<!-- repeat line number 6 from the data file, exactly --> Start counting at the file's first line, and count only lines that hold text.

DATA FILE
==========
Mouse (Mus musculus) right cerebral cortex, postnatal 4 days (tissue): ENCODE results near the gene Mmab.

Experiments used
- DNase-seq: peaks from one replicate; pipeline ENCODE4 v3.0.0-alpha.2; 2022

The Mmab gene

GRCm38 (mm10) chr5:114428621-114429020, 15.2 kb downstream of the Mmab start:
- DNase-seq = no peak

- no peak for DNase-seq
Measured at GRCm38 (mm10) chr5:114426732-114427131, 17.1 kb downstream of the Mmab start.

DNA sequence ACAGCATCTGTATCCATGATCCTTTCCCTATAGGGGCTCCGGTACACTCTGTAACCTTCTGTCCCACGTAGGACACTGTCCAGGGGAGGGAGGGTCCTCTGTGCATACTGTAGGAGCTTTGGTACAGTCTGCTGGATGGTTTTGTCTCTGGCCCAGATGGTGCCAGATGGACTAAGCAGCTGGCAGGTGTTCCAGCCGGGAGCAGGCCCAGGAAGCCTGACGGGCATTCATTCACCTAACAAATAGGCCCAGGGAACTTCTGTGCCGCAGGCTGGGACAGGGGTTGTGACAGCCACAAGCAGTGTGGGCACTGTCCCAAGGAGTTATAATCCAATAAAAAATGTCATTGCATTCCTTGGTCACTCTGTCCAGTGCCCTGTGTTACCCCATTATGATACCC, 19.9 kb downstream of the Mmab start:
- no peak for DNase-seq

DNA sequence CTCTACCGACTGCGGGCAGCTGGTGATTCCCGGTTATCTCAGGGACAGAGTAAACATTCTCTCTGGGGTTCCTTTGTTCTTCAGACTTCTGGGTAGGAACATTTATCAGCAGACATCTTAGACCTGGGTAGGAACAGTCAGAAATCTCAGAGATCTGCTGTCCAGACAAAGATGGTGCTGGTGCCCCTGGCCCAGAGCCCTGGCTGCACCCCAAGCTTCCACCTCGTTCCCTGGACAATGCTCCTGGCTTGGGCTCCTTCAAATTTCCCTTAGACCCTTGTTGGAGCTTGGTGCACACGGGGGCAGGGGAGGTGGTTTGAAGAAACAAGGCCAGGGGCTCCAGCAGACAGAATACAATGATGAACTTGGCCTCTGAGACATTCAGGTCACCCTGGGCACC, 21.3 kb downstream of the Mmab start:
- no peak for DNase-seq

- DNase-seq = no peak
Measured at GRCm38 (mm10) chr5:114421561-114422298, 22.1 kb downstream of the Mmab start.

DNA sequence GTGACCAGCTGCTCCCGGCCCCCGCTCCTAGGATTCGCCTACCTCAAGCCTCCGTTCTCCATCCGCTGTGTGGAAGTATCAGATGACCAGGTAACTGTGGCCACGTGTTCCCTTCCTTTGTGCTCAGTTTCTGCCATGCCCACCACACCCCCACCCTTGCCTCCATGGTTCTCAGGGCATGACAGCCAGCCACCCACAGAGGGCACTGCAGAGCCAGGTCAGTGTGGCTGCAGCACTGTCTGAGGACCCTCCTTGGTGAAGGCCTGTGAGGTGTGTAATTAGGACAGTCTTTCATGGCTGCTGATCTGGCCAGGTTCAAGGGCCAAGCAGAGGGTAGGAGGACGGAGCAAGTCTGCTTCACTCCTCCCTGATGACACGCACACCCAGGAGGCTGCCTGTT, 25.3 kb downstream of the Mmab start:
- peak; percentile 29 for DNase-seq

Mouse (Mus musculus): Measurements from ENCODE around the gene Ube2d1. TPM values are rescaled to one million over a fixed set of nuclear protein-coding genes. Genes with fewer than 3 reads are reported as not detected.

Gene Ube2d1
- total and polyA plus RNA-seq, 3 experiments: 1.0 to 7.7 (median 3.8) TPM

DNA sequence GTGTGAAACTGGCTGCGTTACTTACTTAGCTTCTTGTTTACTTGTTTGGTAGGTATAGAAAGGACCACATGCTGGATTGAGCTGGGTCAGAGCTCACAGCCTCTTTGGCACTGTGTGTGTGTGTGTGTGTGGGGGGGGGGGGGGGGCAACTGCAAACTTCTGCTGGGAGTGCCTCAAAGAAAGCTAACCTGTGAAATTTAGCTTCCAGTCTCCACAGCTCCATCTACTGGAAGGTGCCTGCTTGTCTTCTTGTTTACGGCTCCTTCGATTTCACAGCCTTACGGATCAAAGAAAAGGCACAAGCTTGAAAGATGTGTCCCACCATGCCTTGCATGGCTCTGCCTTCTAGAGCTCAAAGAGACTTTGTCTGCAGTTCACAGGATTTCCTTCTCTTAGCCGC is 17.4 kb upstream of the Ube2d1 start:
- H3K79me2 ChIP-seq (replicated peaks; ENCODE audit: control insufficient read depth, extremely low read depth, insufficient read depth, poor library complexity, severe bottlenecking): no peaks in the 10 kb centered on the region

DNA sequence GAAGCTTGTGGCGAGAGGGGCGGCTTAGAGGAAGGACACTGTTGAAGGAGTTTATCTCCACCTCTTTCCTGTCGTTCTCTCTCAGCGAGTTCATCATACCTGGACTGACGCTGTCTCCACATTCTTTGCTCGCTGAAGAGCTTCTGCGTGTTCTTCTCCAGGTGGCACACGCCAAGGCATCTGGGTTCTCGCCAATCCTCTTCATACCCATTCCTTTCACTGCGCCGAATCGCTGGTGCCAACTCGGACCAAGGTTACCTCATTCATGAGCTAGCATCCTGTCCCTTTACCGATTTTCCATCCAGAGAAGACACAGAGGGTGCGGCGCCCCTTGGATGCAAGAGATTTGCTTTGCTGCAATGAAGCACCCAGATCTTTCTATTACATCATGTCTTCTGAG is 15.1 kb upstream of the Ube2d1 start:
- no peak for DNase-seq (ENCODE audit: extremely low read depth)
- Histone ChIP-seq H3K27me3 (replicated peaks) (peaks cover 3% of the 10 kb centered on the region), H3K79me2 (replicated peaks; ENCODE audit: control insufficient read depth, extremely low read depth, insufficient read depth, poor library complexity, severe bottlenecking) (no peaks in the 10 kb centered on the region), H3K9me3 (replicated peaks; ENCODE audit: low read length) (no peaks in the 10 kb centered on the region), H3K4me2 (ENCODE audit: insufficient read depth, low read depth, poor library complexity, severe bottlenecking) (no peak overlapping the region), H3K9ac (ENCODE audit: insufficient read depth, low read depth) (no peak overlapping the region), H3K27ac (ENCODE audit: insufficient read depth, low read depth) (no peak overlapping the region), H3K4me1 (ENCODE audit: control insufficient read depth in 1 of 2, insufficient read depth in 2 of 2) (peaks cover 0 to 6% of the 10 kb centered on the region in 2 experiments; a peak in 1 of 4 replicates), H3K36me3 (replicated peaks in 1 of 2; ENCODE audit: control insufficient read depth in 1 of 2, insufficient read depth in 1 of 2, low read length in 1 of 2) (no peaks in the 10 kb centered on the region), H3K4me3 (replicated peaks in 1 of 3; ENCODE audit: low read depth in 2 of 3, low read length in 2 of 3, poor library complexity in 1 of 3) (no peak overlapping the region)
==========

- DNase-seq = no peak